Research Story

Most municipalities in Switzerland still run weekly or twice- weekly curbside household waste collection services. But heavy waste collection vehicles are a major source of emissions and noise pollution, which is not good news for the environment and residents. The Decision Support & Operations Research Group (DS&OR), which is affiliated to the Department of Computer Science at the University of Fribourg and is also part of the Smart Living Lab, has developed an interactive tool to minimise the impact of municipal waste collection. Using optimisation algorithms, the tool lets the local authorities choose the collection strategy that best suits their needs while improving system performance and sustainability.

“Having access to data like waste volume, road network configuration and population size means that we are able to present the authorities with informed, data-driven arguments on how they can improve their waste collection systems”, explains Dr Vera Fischer, former senior researcher with the DS&OR Group. This project launched by the DS&OR group is called ‘Decision support for efficient and sustainable waste collection' and was implemented in partnership with Schwendimann AG, a waste transport, management, and disposal company. Other members of the research team included mathematicians, business infor- matics experts and economists, and the Smart Living Lab helps fund the project. “Schwendimann AG services some thirty municipalities in the Greater Bern area. It created a spin-off, System-Alpenluft AG, a waste management consultancy specifically for the local authorities and their road maintenance departments which wanted a high-performance tool that would help its customers make informed decisions”, Dr Fischer explains.

Waste collection remains a major challenge for the local authorities because it is not only about keeping public areas clean but also about minimising the environmental impact of this key service.

Vera Fischer

A project funded by Innosuisse

Innosuisse, the Swiss innovation promotion agency, saw that the project had potential beyond the partner firm needs, and offered to co-fund it. Dr MeritxellPacheco Paneque, who specialises in mathematical modelling for logistics, transport and mobility applications, offers an insight into the project, “We’reworking on mathematical models that can be used to optimise waste transport and collection”, adding, “Our algorithms can also be used in other projects andfields like delivery systems”. Of the thirty municipalities served by Schwendimann AG, six were selected for the pilot tests to validate the collection systems. The findings from these trialswere then used to develop the interactive tool and its optimisation algorithms.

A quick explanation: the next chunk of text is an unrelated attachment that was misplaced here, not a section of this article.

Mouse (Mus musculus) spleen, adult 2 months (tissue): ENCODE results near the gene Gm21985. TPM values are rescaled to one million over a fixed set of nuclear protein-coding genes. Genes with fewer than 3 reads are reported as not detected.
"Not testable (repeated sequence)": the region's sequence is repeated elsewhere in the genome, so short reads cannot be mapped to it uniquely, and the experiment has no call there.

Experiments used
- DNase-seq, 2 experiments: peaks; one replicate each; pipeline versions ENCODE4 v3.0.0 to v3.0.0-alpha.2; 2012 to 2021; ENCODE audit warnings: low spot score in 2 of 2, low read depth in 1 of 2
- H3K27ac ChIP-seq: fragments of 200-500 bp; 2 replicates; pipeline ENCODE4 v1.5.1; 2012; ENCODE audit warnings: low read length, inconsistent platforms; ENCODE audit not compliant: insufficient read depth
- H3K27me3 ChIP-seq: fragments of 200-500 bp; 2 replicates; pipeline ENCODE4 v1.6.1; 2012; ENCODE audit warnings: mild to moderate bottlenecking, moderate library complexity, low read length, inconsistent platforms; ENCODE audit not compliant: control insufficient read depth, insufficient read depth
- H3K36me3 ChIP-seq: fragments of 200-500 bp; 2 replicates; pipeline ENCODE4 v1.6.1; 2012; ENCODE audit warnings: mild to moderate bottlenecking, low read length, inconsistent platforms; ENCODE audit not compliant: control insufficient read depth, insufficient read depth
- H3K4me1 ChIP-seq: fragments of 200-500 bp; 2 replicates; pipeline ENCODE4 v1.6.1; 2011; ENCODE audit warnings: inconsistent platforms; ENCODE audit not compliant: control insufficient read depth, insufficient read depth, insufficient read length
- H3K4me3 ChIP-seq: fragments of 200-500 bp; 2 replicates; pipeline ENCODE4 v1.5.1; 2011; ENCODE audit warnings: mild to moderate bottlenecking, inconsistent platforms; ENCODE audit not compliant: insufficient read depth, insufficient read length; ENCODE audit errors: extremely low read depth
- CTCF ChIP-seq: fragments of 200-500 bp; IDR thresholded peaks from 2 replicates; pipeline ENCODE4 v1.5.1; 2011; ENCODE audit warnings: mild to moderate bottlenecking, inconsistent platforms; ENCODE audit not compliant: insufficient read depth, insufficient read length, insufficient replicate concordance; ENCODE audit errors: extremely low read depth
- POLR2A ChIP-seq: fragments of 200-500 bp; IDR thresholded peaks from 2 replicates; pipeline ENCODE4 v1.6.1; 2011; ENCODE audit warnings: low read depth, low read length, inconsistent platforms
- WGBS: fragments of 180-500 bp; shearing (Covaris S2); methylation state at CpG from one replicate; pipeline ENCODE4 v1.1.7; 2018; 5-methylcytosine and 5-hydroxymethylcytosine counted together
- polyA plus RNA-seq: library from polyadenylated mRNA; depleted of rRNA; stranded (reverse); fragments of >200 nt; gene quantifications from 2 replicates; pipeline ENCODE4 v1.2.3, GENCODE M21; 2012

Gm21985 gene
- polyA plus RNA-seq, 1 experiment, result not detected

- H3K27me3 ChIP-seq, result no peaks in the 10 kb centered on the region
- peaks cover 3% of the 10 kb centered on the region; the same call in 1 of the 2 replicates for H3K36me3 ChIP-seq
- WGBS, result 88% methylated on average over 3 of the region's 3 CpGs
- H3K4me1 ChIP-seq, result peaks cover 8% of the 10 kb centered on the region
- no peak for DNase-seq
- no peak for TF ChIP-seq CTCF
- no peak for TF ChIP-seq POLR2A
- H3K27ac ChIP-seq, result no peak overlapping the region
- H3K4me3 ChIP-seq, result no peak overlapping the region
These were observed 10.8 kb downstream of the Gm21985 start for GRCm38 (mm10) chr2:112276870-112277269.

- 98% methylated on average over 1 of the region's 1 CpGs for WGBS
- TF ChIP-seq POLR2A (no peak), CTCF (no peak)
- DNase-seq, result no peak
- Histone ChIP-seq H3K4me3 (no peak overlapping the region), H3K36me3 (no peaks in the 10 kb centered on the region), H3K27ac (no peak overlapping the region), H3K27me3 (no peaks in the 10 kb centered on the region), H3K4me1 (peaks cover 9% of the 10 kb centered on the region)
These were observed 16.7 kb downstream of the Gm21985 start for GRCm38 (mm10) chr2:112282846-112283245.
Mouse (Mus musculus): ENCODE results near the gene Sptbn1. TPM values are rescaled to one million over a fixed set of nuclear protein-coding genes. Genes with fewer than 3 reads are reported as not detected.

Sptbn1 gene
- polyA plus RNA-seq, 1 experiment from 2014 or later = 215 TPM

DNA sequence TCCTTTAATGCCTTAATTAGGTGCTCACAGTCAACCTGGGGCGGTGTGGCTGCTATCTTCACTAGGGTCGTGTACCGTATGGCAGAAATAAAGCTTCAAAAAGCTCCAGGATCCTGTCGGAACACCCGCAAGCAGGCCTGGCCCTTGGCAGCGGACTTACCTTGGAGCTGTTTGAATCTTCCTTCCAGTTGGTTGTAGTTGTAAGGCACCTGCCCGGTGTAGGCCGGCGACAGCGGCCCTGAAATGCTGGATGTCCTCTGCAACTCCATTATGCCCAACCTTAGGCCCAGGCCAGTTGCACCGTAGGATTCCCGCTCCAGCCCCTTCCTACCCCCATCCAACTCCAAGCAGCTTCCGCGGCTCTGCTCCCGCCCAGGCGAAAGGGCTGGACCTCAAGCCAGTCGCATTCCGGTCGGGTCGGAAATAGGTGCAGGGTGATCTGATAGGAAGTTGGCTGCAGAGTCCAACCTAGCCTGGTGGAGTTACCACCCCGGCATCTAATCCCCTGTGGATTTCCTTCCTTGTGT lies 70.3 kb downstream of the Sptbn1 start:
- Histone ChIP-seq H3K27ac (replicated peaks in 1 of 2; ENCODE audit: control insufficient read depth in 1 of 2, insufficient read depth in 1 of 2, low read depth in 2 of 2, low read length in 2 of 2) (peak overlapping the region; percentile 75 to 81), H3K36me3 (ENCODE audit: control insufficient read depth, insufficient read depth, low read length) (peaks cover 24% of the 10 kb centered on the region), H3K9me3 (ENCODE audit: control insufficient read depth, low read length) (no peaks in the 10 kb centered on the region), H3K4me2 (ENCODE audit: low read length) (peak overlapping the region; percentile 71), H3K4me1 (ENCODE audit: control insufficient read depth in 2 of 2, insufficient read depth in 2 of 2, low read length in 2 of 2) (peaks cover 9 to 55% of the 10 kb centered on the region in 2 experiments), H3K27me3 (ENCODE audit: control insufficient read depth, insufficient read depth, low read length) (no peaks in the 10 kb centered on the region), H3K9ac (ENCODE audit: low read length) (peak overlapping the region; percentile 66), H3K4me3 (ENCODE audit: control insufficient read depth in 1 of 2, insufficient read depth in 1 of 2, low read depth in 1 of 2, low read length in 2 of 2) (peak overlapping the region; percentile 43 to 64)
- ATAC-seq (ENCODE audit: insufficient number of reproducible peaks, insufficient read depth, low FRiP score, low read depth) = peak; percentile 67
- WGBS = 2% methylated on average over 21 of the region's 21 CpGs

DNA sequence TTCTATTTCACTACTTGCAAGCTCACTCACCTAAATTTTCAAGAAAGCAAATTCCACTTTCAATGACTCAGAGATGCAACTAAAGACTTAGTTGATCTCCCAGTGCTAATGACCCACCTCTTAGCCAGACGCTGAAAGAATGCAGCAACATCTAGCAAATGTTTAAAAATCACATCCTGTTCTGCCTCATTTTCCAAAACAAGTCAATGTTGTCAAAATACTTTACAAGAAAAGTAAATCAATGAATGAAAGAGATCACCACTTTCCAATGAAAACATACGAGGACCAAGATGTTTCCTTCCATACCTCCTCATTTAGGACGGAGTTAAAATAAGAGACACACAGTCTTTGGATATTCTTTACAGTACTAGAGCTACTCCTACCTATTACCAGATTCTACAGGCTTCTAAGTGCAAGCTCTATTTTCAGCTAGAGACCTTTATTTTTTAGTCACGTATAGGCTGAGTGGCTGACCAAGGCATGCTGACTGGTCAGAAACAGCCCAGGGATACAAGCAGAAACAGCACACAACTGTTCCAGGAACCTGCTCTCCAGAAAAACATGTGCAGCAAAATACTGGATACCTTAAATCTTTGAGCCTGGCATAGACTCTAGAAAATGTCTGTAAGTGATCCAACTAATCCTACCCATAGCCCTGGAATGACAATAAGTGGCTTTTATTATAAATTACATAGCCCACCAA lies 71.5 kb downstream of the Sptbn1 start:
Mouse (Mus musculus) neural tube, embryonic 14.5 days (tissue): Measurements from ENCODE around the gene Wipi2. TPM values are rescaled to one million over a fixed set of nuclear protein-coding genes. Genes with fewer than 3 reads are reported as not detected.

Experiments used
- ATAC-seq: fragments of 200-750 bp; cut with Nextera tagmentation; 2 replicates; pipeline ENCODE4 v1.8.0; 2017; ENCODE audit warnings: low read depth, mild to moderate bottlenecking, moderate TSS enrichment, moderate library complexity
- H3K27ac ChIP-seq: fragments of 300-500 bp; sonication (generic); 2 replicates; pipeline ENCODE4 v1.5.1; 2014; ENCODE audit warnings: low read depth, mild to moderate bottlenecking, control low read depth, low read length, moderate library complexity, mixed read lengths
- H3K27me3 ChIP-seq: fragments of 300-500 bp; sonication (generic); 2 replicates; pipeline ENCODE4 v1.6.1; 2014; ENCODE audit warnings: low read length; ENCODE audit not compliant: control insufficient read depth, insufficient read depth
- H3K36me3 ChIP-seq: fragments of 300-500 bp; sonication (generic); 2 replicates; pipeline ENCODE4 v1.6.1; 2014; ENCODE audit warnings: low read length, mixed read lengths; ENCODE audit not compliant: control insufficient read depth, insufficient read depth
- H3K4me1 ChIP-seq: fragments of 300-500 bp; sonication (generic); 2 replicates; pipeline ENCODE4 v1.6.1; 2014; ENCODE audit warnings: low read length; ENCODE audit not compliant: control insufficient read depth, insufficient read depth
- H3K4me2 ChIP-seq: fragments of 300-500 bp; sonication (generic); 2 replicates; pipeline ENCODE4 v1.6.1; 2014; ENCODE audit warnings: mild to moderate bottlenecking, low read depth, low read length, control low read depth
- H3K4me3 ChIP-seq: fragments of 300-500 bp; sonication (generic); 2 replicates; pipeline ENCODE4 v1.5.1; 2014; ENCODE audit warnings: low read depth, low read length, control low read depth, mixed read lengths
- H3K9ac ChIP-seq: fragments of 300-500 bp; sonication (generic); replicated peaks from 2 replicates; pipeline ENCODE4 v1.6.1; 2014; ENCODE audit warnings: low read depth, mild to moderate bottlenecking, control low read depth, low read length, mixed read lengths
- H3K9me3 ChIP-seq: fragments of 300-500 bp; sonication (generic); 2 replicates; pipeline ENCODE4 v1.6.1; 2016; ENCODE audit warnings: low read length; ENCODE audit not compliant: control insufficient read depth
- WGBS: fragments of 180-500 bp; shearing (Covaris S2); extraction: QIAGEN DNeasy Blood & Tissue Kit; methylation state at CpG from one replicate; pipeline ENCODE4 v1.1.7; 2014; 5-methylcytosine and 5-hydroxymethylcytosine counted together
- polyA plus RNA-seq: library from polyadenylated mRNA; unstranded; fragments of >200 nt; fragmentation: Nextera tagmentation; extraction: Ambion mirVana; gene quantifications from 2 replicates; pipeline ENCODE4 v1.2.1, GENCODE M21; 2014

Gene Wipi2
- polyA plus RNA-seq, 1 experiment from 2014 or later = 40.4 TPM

The tool can be used for any municipality, no matter its size or number of inhabitants. If the data is available, it can be fed into the system we have developed

Vera Fischer

An alternative with electric vehicles

The DS&OR research group considered three collection solutions: the conven- tional system with its large, rear-loading lorries; a system made up of collection points where the public disposes of their waste in containers or compactors; and a collection system where small electric vehicles collect the waste, deposit it at intermediate disposal depots, where the conventional refuse lorries pick it up. This last option was tested in the field. Waste was collected by electric vehicles similar to those used by Swiss Post. “We wanted to find out how quickly they filled up”, Dr Fischer explains. “We also wanted to gauge public reaction to these smaller, slower and quieter vehicles.”

Development of an interactive application

One of the products generated by the partnership with Schwendimann AG is an interactive application. The company’s spin-off System-Alpenluft AG is already offering it to customers so that they can obtain a quantitative comparison for the three collection systems. This means that the authorities are able to base their choice of system on indicators like costs, performance, fuel consumption and sustainability. The partnership, which is now over, has enabled the DS&OR group to further develop and hone its know-how and expertise. According to Dr Fischer, “We now want to continue our research and improve these algorithms for scientific publications and other fields of application.”

We can factor in the size of the local authority’s vehicle fleet or weigh up the possibility of purchasing lower-emission vehicles. The resolution algorithm remains agile, adapting to the criteria and data that are fed into it.

Meritxell Pacheco Paneque

Text: Sophie Roulin
Translation: Elaine Sheerin
Images: Sonia Villegas


Bernard Ries

Head of Decision Support & Operations Research (DS&OR)
Professor- UNIFR
-transportation engineering
-smart houses or cities
-modeling, simulations and algorithms

Meritxell Pacheco

Decision Support & Operations Research (DS&OR)
Senior Researcher | Lecturer- UNIFR
-sociological and economical approaches
-modeling, simulations and algorithms
-interactions and design processes